City of Ideas, an exhibition at the University of Sydney’s Tin Shed Gallery, is the result of a fourteen year quest by Vladimir Belogolovsky, to secure answers from thirteen of the world’s most eminent architects to the question, “What is architecture?” Beginning in 2002 at presentations for New York’s World Trade Centre site with Daniel Libeskind, he interviewed one hundred architects. You would expect, at the completion of such an exhaustive process there might be a definitive outcome. This is far from being the case. As he admits: “Never have there been so many distinctive and original voices and visions in architecture” and asks, “how many architectures do we need?”
Indeed. The Middle Ages needed just one, Gothic. It spoke with one voice, and what a magnificent uplifting sound it was. Today there isn’t any such consensus. Instead, what we encounter is architecture treated as though it were sculpture. Entire buildings assume twisted, tortured shapes in order to startle and grab our attention. In the 19th century, sculpture was an extra that set buildings apart and marked them as important. Now architecture is sculpture, hugely so. The most obvious impression is the range and diversity of these architect’s visions.
“What is architecture?” is a difficult question that requires a single clear incisive definition we all can agree on. In his, ‘An Outline of European Architecture’, first published in 1943, Nikolaus Pevsner suggested, ‘Á bicycle shed is a building; Lincoln Cathedral is architecture.’ He went on to say that nearly everything that encloses space on a scale sufficient for a human being to move in is a building; the term architecture being confined only to buildings designed with a view to aesthetic appeal. Simple and clear. The rest is building. Architecture goes beyond building, it moves beyond simple utility, as a consequence, it provokes an emotive response that expresses its culture and has a manifest visual appeal that is beautiful.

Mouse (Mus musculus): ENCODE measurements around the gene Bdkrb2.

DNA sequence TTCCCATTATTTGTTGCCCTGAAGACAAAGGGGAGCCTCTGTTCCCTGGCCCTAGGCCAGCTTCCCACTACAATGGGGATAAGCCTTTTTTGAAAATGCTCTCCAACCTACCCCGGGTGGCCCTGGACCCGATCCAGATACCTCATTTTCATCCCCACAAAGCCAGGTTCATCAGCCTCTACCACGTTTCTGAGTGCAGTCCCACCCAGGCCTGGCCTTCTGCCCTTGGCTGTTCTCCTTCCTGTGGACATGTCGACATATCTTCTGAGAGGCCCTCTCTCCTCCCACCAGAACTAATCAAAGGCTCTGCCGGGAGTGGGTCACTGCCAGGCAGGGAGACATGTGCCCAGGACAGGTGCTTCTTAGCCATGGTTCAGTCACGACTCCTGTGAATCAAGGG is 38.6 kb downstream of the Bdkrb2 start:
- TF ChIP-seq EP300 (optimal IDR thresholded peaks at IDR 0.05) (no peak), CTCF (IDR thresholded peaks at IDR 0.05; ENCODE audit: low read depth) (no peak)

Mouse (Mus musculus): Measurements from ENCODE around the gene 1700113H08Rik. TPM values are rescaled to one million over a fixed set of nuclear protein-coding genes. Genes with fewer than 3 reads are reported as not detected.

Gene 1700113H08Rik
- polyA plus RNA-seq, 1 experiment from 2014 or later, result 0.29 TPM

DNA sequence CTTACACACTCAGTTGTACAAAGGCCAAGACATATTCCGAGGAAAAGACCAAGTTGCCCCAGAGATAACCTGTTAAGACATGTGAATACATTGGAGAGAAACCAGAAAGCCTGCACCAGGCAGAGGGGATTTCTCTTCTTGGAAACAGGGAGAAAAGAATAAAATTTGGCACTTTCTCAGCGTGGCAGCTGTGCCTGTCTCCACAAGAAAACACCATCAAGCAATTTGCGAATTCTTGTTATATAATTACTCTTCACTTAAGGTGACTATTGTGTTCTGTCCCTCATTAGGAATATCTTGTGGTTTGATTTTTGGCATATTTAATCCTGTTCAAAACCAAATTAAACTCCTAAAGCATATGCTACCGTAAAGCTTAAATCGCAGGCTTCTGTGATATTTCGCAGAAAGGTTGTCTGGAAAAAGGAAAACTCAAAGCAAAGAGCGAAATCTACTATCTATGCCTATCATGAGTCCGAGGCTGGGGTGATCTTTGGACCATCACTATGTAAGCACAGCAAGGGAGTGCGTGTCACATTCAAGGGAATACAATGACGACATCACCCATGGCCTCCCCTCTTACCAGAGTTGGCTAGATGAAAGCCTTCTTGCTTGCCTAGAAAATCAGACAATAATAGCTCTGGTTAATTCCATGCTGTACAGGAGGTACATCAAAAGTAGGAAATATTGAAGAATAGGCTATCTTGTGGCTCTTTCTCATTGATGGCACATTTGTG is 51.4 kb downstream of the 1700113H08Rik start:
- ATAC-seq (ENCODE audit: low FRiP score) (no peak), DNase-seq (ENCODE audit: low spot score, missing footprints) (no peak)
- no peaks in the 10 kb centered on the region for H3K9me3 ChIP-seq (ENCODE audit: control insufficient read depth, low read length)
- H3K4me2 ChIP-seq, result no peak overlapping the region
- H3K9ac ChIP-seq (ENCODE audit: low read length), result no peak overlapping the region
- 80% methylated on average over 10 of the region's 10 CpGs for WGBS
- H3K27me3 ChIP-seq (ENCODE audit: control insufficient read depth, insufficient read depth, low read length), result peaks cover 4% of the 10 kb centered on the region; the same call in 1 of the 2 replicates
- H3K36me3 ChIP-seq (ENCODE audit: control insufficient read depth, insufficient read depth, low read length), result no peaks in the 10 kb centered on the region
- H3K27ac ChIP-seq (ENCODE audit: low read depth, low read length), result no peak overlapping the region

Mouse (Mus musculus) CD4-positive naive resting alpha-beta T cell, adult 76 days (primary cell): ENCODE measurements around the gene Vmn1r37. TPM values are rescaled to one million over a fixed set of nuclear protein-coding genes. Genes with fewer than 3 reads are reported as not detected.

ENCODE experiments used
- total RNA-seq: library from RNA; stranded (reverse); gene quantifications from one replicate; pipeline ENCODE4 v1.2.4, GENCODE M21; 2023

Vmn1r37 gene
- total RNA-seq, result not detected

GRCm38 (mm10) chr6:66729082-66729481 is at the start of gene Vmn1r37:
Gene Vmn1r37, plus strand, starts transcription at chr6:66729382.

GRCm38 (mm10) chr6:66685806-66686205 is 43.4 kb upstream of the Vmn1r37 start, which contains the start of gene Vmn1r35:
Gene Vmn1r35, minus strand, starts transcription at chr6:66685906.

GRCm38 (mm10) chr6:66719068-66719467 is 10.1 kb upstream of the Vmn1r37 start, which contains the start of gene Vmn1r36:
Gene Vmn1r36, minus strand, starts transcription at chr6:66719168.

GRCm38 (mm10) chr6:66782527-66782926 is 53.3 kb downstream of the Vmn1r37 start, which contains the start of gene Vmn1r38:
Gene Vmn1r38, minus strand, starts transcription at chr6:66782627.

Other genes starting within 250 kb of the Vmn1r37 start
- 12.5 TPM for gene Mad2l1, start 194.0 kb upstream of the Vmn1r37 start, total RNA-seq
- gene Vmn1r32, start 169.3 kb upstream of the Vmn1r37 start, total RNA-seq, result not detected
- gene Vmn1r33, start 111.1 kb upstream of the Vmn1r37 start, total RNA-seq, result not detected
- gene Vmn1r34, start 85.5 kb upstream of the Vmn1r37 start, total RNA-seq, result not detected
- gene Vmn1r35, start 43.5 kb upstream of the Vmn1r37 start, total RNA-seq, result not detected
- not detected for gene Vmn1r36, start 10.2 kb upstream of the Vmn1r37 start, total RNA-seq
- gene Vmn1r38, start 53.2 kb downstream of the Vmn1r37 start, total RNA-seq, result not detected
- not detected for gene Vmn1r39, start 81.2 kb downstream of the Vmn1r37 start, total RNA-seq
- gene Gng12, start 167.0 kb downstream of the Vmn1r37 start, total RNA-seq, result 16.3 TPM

Modernism in the 1920s set about reinventing humanity and reshaping the world in exciting new ways. It was at once dynamic and destructive, revolutionary instead of evolutionary. It reflected the violence of the time, by echoing the prevailing mood of frustration with the present and rejecting tradition. Our world is very different. We experience more change than we can handle comfortably and are faced by a potentially catastrophic environmental and existential crisis of planetary dimensions, at the same time civilization is challenged by the outbreak of a rising fundamental religious extremism we thought had been safely locked away in history that is apposed to modernism. Architecture lives within its time. Victor Hugo, defending Gothic, called architecture a stone book which he contended would be destroyed by Gutenberg’s invention of the printing press. Nowadays, architecture serves very different purposes and is often a kind of commercial branding to advertise corporations and institutions and their products.
It is these new masters the present generation of star architects, the subject of the Tin Shed exhibition, now serve. The exhibition itself is a condensed version of the curator’s 2015 book of conversations with this elite leader group which documented their personal insights about architecture and their current thoughts. In the process, the interviews are reduced to terse ten-word statements. Entering the exhibition you are confronted by words — lots of words — not expected images, video clips or models. Just printed words on cards, in large capital letters to further emphasise their status as effusions of genius.